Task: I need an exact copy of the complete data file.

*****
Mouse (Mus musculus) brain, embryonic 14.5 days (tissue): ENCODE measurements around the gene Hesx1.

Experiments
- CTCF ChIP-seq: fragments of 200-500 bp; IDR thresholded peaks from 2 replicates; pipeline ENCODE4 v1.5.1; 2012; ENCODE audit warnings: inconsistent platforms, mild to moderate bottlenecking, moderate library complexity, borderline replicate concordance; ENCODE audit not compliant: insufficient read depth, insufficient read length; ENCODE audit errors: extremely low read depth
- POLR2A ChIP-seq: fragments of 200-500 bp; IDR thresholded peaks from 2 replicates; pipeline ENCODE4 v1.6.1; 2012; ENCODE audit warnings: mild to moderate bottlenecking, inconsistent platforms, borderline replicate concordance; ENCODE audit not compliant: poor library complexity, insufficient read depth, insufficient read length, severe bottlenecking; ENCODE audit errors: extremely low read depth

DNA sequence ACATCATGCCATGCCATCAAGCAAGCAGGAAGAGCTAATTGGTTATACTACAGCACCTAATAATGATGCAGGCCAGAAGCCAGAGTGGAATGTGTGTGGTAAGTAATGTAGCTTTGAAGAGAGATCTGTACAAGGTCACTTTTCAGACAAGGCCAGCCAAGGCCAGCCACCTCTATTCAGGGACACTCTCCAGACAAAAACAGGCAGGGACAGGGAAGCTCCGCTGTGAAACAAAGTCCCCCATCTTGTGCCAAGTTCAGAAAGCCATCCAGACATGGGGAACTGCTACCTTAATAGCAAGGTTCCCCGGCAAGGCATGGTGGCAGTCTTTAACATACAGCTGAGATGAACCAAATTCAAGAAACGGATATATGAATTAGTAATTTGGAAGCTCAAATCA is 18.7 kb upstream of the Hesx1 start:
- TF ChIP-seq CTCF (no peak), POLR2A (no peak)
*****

Mouse (Mus musculus) brain, embryonic 14.5 days (tissue): ENCODE measurements around the gene Hesx1.

Experiments
- CTCF ChIP-seq: fragments of 200-500 bp; IDR thresholded peaks from 2 replicates; pipeline ENCODE4 v1.5.1; 2012; ENCODE audit warnings: inconsistent platforms, mild to moderate bottlenecking, moderate library complexity, borderline replicate concordance; ENCODE audit not compliant: insufficient read depth, insufficient read length; ENCODE audit errors: extremely low read depth
- POLR2A ChIP-seq: fragments of 200-500 bp; IDR thresholded peaks from 2 replicates; pipeline ENCODE4 v1.6.1; 2012; ENCODE audit warnings: mild to moderate bottlenecking, inconsistent platforms, borderline replicate concordance; ENCODE audit not compliant: poor library complexity, insufficient read depth, insufficient read length, severe bottlenecking; ENCODE audit errors: extremely low read depth

DNA sequence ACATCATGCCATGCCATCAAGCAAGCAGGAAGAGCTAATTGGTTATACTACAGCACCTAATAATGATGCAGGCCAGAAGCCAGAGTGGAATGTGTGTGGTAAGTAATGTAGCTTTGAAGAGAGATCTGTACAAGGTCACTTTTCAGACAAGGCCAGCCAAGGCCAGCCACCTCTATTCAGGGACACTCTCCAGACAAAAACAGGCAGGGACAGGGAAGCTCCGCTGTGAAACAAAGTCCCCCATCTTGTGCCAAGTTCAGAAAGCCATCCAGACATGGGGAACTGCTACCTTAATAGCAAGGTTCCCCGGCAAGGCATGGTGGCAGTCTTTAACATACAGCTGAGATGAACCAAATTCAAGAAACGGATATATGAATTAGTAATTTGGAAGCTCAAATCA is 18.7 kb upstream of the Hesx1 start:
- TF ChIP-seq CTCF (no peak), POLR2A (no peak)